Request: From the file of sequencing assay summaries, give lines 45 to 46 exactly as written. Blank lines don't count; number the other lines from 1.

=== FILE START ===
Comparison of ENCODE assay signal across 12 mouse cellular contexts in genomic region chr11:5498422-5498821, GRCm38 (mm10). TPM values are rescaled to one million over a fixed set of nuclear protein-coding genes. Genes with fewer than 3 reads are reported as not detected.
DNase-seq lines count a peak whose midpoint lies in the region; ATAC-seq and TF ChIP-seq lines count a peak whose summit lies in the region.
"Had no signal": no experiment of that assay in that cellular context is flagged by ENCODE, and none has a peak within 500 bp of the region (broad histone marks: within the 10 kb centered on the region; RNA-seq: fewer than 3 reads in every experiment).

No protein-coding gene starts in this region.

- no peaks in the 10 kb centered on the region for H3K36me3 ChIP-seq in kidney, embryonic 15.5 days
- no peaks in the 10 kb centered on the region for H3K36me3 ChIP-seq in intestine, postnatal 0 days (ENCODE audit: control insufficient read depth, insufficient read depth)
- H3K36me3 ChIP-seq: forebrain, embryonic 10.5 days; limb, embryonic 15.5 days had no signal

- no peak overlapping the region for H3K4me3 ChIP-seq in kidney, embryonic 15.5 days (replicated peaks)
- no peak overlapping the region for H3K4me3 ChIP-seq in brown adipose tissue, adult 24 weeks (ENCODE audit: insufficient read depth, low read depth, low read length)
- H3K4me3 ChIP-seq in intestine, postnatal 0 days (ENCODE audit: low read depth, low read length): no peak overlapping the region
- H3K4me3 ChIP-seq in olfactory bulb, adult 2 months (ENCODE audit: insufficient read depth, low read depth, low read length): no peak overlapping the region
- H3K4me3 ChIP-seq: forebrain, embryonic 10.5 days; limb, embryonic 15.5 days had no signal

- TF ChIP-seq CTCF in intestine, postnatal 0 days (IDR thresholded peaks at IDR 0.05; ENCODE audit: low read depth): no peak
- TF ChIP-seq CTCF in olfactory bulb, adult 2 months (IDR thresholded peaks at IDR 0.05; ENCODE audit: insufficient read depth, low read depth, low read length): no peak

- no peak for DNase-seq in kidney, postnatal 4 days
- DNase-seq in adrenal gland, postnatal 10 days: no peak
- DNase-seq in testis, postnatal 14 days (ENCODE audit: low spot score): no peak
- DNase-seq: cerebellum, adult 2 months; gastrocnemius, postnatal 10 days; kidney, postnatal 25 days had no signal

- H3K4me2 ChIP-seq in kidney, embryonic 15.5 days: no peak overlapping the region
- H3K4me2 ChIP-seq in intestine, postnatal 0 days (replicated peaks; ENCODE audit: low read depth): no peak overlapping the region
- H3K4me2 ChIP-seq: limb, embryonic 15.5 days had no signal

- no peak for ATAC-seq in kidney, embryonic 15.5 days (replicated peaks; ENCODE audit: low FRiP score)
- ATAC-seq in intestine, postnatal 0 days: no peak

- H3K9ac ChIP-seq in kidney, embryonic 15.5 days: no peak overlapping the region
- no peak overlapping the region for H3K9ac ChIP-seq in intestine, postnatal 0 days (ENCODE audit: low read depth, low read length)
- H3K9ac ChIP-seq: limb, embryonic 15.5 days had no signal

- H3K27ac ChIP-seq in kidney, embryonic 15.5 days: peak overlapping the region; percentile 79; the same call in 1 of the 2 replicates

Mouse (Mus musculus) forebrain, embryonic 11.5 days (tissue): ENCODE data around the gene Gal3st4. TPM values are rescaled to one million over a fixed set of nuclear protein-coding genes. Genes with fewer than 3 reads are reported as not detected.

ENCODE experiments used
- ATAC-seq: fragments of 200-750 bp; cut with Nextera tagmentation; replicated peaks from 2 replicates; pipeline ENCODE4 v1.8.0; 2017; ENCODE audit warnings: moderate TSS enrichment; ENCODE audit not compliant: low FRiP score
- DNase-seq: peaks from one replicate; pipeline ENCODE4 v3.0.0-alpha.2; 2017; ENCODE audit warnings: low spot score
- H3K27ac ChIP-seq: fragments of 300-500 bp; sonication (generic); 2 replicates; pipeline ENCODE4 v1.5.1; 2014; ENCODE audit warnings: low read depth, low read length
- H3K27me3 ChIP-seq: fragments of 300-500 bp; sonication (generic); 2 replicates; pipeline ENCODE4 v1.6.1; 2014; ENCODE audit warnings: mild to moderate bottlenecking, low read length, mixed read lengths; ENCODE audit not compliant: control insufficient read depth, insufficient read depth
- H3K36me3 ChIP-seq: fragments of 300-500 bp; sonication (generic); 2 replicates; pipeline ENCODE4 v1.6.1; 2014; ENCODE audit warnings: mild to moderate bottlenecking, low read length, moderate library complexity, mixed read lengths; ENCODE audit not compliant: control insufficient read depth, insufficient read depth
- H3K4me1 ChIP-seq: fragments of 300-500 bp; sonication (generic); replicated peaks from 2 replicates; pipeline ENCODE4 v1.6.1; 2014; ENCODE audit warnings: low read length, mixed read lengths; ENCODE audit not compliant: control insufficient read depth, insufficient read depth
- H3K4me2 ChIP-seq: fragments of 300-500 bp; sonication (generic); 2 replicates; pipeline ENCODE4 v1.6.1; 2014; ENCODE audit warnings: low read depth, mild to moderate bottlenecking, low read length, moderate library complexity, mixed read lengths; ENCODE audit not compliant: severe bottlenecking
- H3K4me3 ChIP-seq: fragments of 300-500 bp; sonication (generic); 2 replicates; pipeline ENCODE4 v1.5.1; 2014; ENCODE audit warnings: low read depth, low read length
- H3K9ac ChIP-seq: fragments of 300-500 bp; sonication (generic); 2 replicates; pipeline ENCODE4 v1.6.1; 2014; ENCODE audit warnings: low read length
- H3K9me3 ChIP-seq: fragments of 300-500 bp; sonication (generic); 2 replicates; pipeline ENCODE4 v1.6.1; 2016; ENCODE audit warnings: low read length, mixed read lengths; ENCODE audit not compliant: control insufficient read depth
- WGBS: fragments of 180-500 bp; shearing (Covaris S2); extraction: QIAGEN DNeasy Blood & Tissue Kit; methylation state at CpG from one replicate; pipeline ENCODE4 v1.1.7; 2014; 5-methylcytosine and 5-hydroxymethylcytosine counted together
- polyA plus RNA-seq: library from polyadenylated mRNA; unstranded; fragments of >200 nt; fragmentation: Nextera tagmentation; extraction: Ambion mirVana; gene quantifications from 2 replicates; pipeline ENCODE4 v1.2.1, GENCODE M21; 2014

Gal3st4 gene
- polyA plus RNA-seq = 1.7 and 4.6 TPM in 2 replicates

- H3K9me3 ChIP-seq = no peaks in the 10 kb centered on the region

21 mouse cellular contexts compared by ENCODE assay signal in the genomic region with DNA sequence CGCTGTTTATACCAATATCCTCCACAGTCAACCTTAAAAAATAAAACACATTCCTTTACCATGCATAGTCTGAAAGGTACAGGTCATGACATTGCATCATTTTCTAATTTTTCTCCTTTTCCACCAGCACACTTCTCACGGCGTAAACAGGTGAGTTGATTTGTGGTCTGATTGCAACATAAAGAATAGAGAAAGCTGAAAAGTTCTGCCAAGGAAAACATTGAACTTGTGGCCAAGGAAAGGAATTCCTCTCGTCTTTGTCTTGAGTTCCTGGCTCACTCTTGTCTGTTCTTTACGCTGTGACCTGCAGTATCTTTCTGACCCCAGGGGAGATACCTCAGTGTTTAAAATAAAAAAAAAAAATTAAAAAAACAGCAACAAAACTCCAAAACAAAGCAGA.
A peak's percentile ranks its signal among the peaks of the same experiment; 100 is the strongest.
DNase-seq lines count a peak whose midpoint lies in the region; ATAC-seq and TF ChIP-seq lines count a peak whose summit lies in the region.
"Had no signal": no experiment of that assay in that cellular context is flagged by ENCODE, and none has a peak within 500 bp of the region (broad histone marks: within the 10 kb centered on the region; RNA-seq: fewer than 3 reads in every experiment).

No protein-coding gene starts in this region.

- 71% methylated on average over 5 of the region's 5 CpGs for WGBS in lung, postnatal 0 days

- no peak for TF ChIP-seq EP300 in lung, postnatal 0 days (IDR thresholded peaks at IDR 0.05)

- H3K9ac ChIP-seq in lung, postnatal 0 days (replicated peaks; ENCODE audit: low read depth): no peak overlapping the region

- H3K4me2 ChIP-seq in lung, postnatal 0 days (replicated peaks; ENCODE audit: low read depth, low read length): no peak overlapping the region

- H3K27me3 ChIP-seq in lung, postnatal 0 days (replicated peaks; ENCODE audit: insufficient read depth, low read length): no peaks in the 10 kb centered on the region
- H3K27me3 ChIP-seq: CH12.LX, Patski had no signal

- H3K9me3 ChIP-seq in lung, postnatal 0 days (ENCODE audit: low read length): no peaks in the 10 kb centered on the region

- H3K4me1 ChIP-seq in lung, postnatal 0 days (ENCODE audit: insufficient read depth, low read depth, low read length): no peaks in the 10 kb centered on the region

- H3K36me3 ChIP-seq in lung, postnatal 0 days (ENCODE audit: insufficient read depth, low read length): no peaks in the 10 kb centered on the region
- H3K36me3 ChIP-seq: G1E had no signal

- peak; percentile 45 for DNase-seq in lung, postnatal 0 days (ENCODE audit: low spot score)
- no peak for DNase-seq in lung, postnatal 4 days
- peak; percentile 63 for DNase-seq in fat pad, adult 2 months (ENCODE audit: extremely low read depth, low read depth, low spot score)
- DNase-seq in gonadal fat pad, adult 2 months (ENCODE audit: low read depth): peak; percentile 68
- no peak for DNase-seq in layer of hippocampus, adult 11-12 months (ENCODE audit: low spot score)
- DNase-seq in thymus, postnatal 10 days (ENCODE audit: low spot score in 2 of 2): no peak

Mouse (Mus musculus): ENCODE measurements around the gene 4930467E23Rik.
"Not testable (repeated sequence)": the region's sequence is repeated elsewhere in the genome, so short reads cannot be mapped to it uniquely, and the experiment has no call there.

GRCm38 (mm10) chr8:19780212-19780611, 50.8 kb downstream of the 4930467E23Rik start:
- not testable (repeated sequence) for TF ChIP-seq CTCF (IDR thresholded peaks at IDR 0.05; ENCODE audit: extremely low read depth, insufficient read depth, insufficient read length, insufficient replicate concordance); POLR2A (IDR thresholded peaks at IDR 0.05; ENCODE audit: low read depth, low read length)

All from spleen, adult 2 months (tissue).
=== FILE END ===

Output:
21 mouse cellular contexts compared by ENCODE assay signal in the genomic region with DNA sequence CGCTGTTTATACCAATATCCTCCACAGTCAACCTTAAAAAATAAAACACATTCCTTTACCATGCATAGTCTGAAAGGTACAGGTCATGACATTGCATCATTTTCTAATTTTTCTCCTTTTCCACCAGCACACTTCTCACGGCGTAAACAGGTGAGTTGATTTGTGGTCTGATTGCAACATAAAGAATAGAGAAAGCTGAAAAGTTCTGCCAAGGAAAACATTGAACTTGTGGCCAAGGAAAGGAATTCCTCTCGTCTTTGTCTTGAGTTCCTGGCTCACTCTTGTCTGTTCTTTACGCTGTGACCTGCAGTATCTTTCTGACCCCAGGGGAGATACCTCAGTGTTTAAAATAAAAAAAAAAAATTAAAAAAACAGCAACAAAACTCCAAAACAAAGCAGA.
A peak's percentile ranks its signal among the peaks of the same experiment; 100 is the strongest.